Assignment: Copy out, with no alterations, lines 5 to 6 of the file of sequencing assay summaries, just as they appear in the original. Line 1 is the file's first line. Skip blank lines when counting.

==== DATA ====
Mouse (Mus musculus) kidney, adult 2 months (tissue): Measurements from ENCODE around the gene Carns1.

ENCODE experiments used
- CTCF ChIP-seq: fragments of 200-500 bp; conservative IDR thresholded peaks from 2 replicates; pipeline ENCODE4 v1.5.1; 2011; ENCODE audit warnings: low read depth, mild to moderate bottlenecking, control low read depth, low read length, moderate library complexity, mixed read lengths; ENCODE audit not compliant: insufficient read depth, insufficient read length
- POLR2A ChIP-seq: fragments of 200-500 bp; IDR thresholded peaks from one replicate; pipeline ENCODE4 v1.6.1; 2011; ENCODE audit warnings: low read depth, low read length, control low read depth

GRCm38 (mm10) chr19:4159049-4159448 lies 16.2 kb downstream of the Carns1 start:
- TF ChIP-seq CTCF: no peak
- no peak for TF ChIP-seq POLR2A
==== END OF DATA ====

GRCm38 (mm10) chr19:4159049-4159448 lies 16.2 kb downstream of the Carns1 start:
- TF ChIP-seq CTCF: no peak